Georg Streitberger

Travis Ganong

American scores first Alpine podium in Kvitfjell; Bode Miller 16th

Leave a comment

What is the future of U.S. men’s Alpine skiing?

Travis Ganong consolidated his place going into the next Olympic cycle with his first career World Cup podium finish at the first post-Olympic race in Kvitfjell, Norway, on Friday.

Ganong, 25, took third in a downhill, .12 of a second behind co-winners Kjetil Jansrud of Norway and Georg Streitberger of Austria.

“This is a really big step in my career,” Ganong said. “I’ve been slowly building up the last four years on the World Cup tour and this last month or so I’ve really been finding some speed. Now I’m at a point where I’m really relaxed and having fun. The good skiing comes out when you’re relaxed and letting the skis roll.”

Ganong’s breakthrough came after a solid Olympics. He finished fifth in the Sochi downhill Feb. 9.

“I always told myself I’d get to this point,” Ganong said. “It was just a matter of time. I’ve had enough time now racing all these hills and I’m comfortable. I’m also stronger than I was last year and I’m more fit. I’m not burnt out at all. Usually at this time of year people are tired and right now I feel like I’m just starting out the season.”

He’s looking to be the face of U.S. men’s downhill skiing when Bode Miller calls it a career. Miller, 36, finished 16th on Friday. Olympic super-G silver medalist Andrew Weibrecht took 54th.

The other veteran U.S. Alpine star, Ted Ligety, is sitting out this weekend. He does not usually race downhills. Another downhill is slated for Saturday, followed by a super-G on Sunday.

Jansrud kept up his form from winning the Olympic super-G in Sochi. The Norwegian who tore an ACL at last year’s World Championships had not won a World Cup race in nearly two years.

Streitberger, 33, hadn’t finished first in a World Cup since Dec. 4, 2010. Countryman Matthias Mayer, the Olympic downhill champion, briefly lost balance near the top of the course and skied out.

Norwegian Aksel Lund Svindal placed fifth and clinched the season title in the downhill for the second straight year, with two races to go.

The race for the overall title is tighter. Svindal earned 45 points to draw within 13 of leader Marcel Hirscher of Austria. Svindal is better in speed events. Hirscher excels in technical races. Hirscher is trying to become the third man ever to win three straight overall titles and the first since American Phil Mahre from 1981-83.

There are four speed races and four technical races left this season, meaning the overall competition could come down to the final stop in Lenzerheide, Switzerland, in two weeks.

Kvitfjell Downhill No. 1
1. Kjetil Jansrud (NOR) 1:05.72
1. Georg Streitberger (AUT) 1:05.72
3. Travis Ganong (USA) 1:05.84
4. Erik Guay (CAN) 1:05.95
5. Aksel Lund Svindal (NOR) 1:06.09
6. Guillermo Fayed (FRA) 1:06.10
7. Romed Baumann (AUT) 1:06.13
7. Otmar Striedinger (AUT) 1:06.13
9. Silvano Varettoni (ITA) 1:06.22
10. Didier Defago (SUI) 1:06.23
10. Dominik Paris (ITA) 1:06.23
16. Bode Miller (USA) 1:06.44
18. Steven Nyman (USA) 1:06.47
21. Marco Sullivan (USA) 1:06.55
47. Erik Fisher (USA) 1:07.17
54. Andrew Weibrecht (USA) 1:07.61
59. Jared Goldberg (USA) 1:07.86

Video: Olympic soccer star fails on ‘Happy Gilmore’ golf shot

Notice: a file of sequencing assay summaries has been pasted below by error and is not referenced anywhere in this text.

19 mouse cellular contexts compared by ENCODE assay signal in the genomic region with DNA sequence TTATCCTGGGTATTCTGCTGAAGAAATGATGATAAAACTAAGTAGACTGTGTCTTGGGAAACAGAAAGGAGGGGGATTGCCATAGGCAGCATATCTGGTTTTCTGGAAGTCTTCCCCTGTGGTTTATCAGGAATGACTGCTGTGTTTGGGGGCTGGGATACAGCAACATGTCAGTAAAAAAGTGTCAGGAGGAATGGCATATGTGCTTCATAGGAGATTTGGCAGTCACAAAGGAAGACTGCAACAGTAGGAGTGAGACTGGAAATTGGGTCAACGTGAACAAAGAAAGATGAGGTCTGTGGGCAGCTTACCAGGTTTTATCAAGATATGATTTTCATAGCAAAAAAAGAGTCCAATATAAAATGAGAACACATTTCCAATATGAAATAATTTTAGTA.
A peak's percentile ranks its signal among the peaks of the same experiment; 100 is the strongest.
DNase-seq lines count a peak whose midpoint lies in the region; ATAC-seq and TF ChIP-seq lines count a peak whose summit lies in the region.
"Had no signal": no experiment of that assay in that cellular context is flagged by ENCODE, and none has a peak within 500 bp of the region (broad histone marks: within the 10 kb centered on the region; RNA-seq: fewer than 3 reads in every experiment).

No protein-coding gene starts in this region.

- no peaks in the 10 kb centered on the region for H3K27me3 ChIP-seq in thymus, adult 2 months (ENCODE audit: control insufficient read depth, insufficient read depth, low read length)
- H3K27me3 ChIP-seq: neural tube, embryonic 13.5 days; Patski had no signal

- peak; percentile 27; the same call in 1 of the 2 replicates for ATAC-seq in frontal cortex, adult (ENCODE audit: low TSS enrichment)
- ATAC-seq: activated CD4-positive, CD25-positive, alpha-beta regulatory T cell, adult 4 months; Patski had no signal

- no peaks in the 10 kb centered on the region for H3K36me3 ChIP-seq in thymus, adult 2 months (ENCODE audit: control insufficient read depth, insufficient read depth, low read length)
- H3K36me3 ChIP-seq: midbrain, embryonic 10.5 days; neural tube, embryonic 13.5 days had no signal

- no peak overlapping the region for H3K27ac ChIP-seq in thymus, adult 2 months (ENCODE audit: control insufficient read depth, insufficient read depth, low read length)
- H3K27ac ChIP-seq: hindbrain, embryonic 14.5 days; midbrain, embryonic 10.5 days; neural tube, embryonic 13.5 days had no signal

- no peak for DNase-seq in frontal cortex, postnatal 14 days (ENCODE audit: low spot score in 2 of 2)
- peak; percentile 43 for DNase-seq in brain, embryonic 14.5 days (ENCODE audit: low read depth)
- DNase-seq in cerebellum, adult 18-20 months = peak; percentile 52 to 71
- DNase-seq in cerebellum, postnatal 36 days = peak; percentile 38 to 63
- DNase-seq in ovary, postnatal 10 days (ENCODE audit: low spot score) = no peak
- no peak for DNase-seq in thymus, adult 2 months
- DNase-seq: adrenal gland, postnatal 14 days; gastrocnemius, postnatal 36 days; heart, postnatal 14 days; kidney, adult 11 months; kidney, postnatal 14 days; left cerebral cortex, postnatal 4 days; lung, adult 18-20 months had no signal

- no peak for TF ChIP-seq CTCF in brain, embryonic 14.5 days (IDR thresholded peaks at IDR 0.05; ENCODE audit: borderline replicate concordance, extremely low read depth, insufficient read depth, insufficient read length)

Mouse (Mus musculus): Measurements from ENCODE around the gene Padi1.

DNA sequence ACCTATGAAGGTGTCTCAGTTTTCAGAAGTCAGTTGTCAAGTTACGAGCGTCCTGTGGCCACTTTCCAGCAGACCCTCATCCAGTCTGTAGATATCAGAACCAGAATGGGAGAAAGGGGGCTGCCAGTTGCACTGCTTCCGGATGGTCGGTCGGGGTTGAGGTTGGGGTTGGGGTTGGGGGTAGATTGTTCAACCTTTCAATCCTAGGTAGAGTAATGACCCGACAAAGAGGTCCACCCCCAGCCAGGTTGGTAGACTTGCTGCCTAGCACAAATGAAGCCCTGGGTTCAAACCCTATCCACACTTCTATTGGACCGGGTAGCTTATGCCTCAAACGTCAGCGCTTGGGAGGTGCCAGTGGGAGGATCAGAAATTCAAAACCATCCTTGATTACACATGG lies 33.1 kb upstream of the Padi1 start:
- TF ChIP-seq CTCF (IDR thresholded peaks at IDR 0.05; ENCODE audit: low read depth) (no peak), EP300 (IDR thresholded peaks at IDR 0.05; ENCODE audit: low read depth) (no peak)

Andrea Fischbacher, 2010 gold medalist, left off Austrian Olympic Alpine team

Leave a comment

When Austria secured the maximum 22 quota spots for its Olympic Alpine team, there figured to be few surprises when its roster was announced.

Instead, there was a shocker.

Andrea Fischbacher, the Vancouver Olympic champion in the super-G, was not among the selections to the world’s strongest overall squad.

Fischbacher, 28, seemed like a lock to make it judging by her pair of Top-10 finishes at last year’s World Championships in Schladming, as well as respectable finishes in the Beaver Creek downhill (8th), as well as the two Cortina d’Ampezzo downhills (10th and 11th). Austria, is in the midst of an even stronger season this year. Her best super-G finish of the season, however, was 17th in Beaver Creek, and she skied out of the final race in Cortina on Sunday, which likely impacted her not being chosen.

Without Fischbacher, Austria will still quite the formidable unit in Sochi. Of the 22 skiers named, 16 have made at least one prior trip to the Games and four have won medals. Marcel Hirscher is a medal contender in at least three men’s events, while the women’s team boasts podium potential in Anna Fenninger, Marlies Schild and Elisabeth Goergl.

The team was dealt an unexpected blow when Hannes Reichelt, the only Austrian to win a World Cup downhill this season, was ruled out of the Games with a herniated disk in his back. Joachim Puchner has been named as his replacement..

Austria’s entire Olympic team will be made up of 130 athletes.

Benjamin Raich, a two-time gold medalist in Torino in 2006, will make his fourth Olympic appearance and has been elected to be the Austrian flag-bearer at the Opening Ceremony in Sochi.

Here is a look at their roster:

Women:

Anna Fenninger – 2010 Olympian

Elisabeth Goergl – 2006-10 Olympian, 2x medalist

Nicole Hosp – 2006 Olympian

Cornelia Huetter

Michaela Kirchgasser – 2006-10 Olympian

Bernadette Schild

Marlies Schild – 2002-10 Olympian, 3x medalist

Nicole Schmidhofer – 2010 Olympian

Regina Sterz – 2010 Olympian

Kathrin Zettel – 2006-10 Olympian

Men:

Romed Baumann – 2010 Olympian

Max Franz

Reinfried Herbst – 2006 Olympian, 1x medalist

Marcel Hirscher – 2010 Olympian

Klaus Kroell – 2006-10 Olympian

Mario Matt – 2006 Olympian

Matthias Mayer

Benjamin Raich – 2002-10 Olympian, 4x medalist

Joachim Puchner

Philipp Schoerghofer – 2010 Olympian

Georg Streitberger – 2010 Olympian

Otmar Striedinger

U.S. Olympic Alpine team announced